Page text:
Q: Do You Think This Will Be the Year That On-Premise Software Finally Expires With the Rise of Hybrid Offices? What Would You Say to Those People Who Are Apprehensive About Converting to Cloud-Based Software?
A: Well, I don’t think anybody’s really apprehensive about the cloud anymore. Maybe they are, but I think it’s less about the cloud and more about control. And the interesting piece about that puzzle is you could get more control moving your data into the cloud. You just do. You decide who accesses it, you decide what areas things get embargoed, what IP addresses can access it, and who gets to see which reports. Rather than just throwing it onto a network drive where everybody can see everything and you’re not exactly sure what the security is.
The other piece of that is when an integration is sitting on your server, you own it. If it breaks, it’s your problem. So great, now you become your own IT department. You’re calling the various vendors to say, “Why is this thing not working?” or “How do I tweak it?” When it’s in the cloud, it’s the software provider’s problem. The integrations then become something that the SaaS company has to pay attention to and monitor/fix when issues arise. The positive of the cloud is that instead of being your own IT person, our company has thousands of customers all over the world, which makes us even more accountable for spotting potential issues. If Google or Intuit puts out a release that breaks something, we’re going to spot it way before you do, and that’s going to flow through our support team. By the time it actually affects you, chances are high that we’ve already figured it out and either issued a fix or are in the process of doing so.
In total, I would say the benefit of cloud software comes down to security, control, and letting someone else solve the IT issues for you.
Q: Looking to the future, what are the biggest challenges you predict professional service firms are going to experience?
A: I have absolutely no idea. Everybody hates uncertainty, and we’re entering into a year that’s uncertain. The challenge is to avoid groupthink and to start to figure out in this uncertain environment questions such as “How can I exploit it?” “How can I grow?” “How can I act, as opposed to ‘wait and see’, while my competitors are on my heels?”
I think the challenge is getting ahead just a little bit … it’s like a swim relay. It’s about getting just a little bit ahead, just a microsecond ahead of the rest of the competition, and getting out there early to staff up and be ready for client demand.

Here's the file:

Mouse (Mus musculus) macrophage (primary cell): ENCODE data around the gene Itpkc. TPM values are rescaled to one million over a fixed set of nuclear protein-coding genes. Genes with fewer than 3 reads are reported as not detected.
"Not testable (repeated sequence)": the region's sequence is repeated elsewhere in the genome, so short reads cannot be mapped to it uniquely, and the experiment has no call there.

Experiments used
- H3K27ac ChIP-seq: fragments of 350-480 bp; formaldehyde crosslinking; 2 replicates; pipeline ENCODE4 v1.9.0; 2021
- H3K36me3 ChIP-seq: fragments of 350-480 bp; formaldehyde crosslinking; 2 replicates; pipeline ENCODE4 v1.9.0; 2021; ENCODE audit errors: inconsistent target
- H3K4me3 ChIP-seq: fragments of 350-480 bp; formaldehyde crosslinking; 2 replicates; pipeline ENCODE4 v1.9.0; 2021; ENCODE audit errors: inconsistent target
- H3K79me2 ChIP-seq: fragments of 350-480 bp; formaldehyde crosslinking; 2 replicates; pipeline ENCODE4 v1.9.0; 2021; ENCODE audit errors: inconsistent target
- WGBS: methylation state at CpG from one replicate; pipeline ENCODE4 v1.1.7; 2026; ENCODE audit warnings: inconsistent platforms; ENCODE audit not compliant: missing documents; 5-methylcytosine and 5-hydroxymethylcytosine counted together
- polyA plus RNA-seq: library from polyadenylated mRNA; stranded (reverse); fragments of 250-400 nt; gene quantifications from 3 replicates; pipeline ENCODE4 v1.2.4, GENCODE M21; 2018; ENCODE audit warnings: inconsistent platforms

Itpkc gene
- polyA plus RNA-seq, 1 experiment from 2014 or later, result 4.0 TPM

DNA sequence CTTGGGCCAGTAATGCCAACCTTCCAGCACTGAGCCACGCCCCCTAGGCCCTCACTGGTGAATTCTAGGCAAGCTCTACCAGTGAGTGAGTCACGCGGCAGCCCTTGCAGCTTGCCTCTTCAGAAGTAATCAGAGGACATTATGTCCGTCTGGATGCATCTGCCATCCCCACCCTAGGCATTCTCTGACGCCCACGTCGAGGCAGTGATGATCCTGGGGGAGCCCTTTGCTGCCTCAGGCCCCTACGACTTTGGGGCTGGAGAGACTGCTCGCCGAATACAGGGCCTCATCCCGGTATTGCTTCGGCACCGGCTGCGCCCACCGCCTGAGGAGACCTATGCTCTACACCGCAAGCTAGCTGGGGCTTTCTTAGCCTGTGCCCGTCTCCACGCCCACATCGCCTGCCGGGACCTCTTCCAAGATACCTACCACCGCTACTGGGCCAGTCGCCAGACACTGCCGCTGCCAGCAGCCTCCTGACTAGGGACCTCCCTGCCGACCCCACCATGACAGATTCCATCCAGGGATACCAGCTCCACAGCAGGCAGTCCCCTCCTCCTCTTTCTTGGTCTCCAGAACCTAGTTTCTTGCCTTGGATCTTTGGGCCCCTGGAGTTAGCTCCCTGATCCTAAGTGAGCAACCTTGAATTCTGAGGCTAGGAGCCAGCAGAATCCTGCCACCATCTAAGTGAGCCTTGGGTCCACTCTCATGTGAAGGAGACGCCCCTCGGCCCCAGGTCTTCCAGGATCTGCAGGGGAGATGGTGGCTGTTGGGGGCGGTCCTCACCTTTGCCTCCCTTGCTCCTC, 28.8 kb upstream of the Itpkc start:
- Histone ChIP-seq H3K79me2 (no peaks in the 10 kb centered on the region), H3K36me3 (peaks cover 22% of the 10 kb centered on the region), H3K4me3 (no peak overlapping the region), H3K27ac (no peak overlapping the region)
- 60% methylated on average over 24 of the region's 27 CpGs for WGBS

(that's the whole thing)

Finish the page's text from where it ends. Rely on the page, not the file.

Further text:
Wait and see is a terrible idea. It’s funny because the exit from the downturn is always missed opportunity. In 2002 and 2003, if you sat on your heels, you missed a ton of opportunity, whereas the people who spun around that downturn and turned it into an opportunity are the ones who actually gained. Ditto 2009, as we were coming out of the financial recession, and the same thing will be true now in 2022. Waiting and seeing isn’t going to kill the company, but you’re going to miss out on what could be a once-in-a-decade opportunity to grow the firm that you’re running.
BigTime Software is dedicated to developing practice management tools that help growing professional services firms track, manage, and invoice their time. Its award-winning, industry-specific solutions are designed to speak the language of consultants of all stripes, from accounting, engineering, and architecture to IT services.
About the Author Leanna Michniuk
Leanna Michniuk is a Content Marketing Specialist at BigTime Software, the leading Professional Services Automation Software. Creating relevant and applicable content for those in the professional services industry, Leanna is dedicated to creating work that helps boost efficiency in service organizations. BigTime is recognized as one of Inc. 5000’s Fastest-Growing Companies in America and G2’s Top 100 Software Companies list.
We would love to hear any questions you might have or stories you might share on what you think the 2022 holds for professional services firms.
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To your success,
Anthony Fasano, PE, LEED AP
Engineering Management Institute
Author of Engineer Your Own Success